Coincidentally, soon after finishing Colm Toibin’s The South, I came across the following lines in Edward Said’s Culture & Imperialism, analysing the novels of Flaubert and Conrad:
“Unlike Robinson Crusoe on his island, these modern versions of the imperialist who attempts self-redemption are doomed ironically to suffer interruption and distraction, as what they had tried to exclude from their island worlds penetrates anyway. The covert influence of imperial control in Flaubert’s imagery of solitary imperiousness is striking when juxtaposed with Conrad’s overt representations.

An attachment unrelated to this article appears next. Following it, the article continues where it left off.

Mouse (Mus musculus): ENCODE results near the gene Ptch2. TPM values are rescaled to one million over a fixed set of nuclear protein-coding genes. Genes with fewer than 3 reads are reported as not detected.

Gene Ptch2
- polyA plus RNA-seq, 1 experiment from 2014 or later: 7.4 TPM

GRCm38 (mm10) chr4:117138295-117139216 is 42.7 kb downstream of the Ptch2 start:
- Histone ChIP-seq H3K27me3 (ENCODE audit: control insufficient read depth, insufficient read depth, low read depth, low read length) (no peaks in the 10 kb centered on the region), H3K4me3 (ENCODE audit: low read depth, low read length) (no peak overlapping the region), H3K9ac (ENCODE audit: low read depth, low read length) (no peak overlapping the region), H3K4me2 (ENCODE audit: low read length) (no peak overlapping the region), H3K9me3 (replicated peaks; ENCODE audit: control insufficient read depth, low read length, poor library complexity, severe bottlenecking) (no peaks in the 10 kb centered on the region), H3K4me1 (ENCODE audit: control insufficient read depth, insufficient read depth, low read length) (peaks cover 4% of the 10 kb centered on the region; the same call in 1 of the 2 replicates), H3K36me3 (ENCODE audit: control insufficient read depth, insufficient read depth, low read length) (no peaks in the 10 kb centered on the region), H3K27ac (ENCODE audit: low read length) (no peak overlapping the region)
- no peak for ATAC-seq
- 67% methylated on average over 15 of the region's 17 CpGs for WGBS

Within the codes of European fiction, these interruptions of an imperial project are realistic reminders that no one can in fact withdraw from the world into a private version of reality.”
The constant impingement of the world into increasingly desperate, and increasingly doomed, attempts to create a private reality is, I feel, one of the central concerns in Toibin’s The South.